The past couple of days have been quite exciting, in a man-versus-jungle sort of way. After seeing a large bobcat out near the edge of the canyon in the morning, we later saw what appeared to be a mother bobcat and at least one of its babies. Evidently it was the day to train young Bobby to hunt. David actually saw the youngster grab a chicken and try to run off with it. It had to hold its head up high to keep the chicken from dragging on the ground, hampering its escape attempt by affecting its ability to see where it was going. David made some noise close to the kitty, who immediately dropped the chicken (which was apparently unhurt other than losing a large wad of feathers) and ran into the berry bushes.
Meanwhile, I was stationed, with my camera, about 40 yards away on the south side of the black walnut tree, expecting the mother bobcat (with or without Bobby) to head that way. Sure enough, Mama came out of the brush about 25 feet from me, just the other side of the tree. She saw me right away and shot off across the shooting range into the berry bushes on the north side of the hill. Alas, I wasn't able to get a photo, she was too quick; I live in hope, however.
Looking around the area where young Bobby had grabbed the pullet, we discovered several piles of feathers, all looking like they came from the New Hampshire pullets. We will have to do a head count tonight when they're all tucked in, to see how many we might have lost; hopefully very few. We do realize, though, that we need to do some serious strategizing as far as predator control is concerned.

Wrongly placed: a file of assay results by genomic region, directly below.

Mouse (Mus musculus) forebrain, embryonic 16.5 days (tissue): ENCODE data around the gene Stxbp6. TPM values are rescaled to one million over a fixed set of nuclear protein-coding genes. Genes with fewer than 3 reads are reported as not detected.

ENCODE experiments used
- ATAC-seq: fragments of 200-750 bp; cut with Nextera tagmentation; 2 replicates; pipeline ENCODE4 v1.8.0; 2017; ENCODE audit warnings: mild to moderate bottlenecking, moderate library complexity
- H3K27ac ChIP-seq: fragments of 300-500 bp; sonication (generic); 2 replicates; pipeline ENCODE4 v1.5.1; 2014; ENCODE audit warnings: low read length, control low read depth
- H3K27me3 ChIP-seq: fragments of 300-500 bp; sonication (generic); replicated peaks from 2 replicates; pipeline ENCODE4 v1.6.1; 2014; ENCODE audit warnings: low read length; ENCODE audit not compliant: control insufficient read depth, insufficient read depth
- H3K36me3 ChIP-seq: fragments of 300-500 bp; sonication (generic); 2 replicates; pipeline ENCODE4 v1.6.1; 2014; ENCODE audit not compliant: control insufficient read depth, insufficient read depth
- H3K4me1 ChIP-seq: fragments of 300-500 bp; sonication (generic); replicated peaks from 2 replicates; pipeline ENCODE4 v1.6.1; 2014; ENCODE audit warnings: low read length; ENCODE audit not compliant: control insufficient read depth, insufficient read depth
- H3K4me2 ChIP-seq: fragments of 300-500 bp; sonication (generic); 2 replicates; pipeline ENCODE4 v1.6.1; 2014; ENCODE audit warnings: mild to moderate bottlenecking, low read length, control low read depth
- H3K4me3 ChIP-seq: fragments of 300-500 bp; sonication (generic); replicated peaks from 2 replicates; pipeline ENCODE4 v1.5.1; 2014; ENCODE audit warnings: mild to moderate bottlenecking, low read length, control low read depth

Bobcats like to hunt at the edge of the woods, sneaking up on their quarry and staying under cover until the last minute, then jumping out to grab the unsuspecting prey. We've actually witnessed this, even in our front yard; the birds start squawking, we take a look, just in time to see a cat jump over the fence, snatch a chicken in its mouth, then leap back over the fence. It's amazingly quick, and honestly, we have to admire the beauty and grace of these animals, even if we don't always appreciate their lunch choices.
Keeping in mind their hunting habits, we are continuing our efforts to clear away the brush, low-hanging branches, and all the nettles, bracken ferns and other vegetation that grew like crazy during the mild, wet weather of last spring. We figure we'll at least make it harder for the cats to sneak up on the free-ranging birds. Short of completely confining the chickens and turkeys in fenced areas, which we really don't want to do, this seems to be our best strategy. It's helped a lot just to do some reading on the subject, to understand the hunting habits of bobcats and other predators. We also plan to hatch more birds in the spring, to account for occasionally sharing some with the native wildlife.
This afternoon, when it's warmed up a bit, I will be back out there with the sickle, pruners and Swedish brush hook. What the heck, I can always use the exercise.